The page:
John Coltrane’s “Giant Steps” brought about a harmonic revolution in the pursuit of multitonic changes based on the notes of descending B (B-G-E♭/G-E♭-B) and ascending E♭ (E♭-G-B-E♭) augmented triads. During 1959 and 1960, Coltrane conducted experiments with the major thirds cycles on many other compositions. Coltrane’s exploration can be interpreted in four aspects: Original, Re-composed (with original melodies and his own harmonic formula), Re-harmonized and Superimposed. It can be best tabulated in Ex-1:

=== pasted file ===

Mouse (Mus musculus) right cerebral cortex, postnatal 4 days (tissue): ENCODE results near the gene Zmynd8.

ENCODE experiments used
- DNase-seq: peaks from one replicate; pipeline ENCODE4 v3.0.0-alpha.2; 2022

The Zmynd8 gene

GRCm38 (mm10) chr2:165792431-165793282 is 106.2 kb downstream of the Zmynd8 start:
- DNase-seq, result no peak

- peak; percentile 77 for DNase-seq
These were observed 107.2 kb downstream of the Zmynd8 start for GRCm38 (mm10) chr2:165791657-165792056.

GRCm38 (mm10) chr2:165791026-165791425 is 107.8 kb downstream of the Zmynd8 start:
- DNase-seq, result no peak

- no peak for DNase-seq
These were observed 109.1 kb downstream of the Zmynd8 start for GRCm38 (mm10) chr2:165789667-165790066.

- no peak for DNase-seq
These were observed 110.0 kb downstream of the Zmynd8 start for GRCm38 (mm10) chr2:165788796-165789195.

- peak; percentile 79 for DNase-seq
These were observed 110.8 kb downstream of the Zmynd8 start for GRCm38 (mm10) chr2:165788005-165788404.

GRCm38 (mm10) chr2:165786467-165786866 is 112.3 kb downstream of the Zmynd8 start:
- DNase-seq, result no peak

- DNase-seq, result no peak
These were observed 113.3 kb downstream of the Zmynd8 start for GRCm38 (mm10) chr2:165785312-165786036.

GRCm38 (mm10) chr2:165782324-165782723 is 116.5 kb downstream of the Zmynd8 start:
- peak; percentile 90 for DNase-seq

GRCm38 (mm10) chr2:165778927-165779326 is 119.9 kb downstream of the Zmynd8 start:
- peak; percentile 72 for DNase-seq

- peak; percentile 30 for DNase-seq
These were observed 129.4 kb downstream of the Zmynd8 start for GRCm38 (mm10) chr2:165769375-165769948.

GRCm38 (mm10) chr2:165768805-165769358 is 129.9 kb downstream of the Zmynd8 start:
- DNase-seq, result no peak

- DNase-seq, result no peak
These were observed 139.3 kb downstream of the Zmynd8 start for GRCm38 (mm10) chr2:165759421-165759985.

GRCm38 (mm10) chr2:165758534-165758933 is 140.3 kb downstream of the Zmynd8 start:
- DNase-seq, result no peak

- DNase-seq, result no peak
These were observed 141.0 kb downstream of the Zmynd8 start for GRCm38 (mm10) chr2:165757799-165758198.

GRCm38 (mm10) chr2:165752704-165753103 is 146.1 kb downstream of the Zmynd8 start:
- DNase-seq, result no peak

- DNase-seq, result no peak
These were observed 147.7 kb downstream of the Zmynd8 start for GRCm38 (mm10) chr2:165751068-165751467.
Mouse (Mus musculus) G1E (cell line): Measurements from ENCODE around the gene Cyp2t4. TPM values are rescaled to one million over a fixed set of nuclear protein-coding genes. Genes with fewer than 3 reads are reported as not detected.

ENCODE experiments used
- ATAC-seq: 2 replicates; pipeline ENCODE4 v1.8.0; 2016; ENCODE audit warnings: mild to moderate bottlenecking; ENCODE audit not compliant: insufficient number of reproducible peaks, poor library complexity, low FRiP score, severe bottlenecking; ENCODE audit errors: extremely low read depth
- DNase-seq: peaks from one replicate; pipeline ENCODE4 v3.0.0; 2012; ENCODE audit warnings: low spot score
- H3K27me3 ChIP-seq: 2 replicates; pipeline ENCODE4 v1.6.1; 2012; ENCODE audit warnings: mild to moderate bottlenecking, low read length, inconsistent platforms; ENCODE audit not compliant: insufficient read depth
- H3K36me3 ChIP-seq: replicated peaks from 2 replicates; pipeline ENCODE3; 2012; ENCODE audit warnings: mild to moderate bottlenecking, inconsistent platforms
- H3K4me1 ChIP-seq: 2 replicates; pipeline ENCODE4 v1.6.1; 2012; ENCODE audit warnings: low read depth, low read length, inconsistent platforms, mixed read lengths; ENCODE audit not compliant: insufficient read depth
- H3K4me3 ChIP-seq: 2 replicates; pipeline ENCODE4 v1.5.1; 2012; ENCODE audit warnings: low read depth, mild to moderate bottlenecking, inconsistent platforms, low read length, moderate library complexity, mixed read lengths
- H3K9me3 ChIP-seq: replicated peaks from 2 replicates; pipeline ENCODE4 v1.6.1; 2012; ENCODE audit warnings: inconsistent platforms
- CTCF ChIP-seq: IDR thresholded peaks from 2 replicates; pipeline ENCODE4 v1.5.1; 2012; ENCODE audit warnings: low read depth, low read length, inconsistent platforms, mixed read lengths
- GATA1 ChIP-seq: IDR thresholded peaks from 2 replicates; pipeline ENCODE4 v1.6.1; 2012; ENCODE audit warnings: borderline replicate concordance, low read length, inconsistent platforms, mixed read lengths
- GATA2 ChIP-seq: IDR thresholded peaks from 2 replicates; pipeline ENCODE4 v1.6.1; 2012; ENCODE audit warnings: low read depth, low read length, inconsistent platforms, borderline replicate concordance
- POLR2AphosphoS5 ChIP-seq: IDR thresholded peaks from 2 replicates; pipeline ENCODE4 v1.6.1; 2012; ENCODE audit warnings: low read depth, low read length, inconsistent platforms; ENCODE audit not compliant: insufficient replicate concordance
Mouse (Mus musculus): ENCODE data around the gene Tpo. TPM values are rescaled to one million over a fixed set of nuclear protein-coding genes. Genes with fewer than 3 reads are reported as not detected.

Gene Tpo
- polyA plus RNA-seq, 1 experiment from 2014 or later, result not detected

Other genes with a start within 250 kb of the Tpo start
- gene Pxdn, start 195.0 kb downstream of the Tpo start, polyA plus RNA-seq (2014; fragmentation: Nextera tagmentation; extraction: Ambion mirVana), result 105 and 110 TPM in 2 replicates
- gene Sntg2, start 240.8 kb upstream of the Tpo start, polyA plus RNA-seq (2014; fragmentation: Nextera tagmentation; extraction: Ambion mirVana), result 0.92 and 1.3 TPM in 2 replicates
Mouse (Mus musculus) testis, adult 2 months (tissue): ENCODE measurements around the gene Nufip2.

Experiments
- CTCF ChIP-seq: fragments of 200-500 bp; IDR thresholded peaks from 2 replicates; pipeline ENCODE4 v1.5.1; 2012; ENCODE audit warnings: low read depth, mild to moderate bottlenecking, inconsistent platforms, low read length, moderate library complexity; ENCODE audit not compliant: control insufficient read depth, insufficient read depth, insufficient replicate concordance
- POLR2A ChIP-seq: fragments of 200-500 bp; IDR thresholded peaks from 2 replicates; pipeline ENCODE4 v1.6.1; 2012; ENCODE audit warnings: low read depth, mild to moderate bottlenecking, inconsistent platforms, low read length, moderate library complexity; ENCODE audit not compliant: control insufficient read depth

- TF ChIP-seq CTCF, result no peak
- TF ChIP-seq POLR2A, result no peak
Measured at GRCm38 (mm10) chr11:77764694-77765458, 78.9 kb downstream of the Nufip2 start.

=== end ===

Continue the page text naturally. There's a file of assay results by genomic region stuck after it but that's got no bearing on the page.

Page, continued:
Coltrane employs superimposed technique during his solos on “Grand Central” (Ex-2*). It bears a close resemblance to the last two bars of Tadd Dameron’s “Lady Bird” <NOTE: In passing, the “turnarounds”of “Lady Bird” produces a microcosm of the whole key structures in the tune> (Ex-3):
t is also interesting to note that Coltrane created “Fifth House” by recomposing the idea of Tadd’s “Hot House.”
*For Ex-2, see my book John Coltrane Plays “Coltrane Changes” (Hal Leonard Corporation), p.65.
More Articles in Community Articles
Fostering Jazz on Cape Cod
LED BIB Pushes The Envelope On RareNoise Debut UMBRELLA WEATHER
Clarinettist Luca Luciano’s “Poeta Tour 2017”
The Jazz Owl's Favorites of 2016
Jazz Orchestra of Philadelphia: The Harlem Nutcracker and “Trane-ing Day” A Tribute to John Coltrane
Karen Brundage-Johnson, PhD.
"A Peter White Christmas" at The Wolf's Den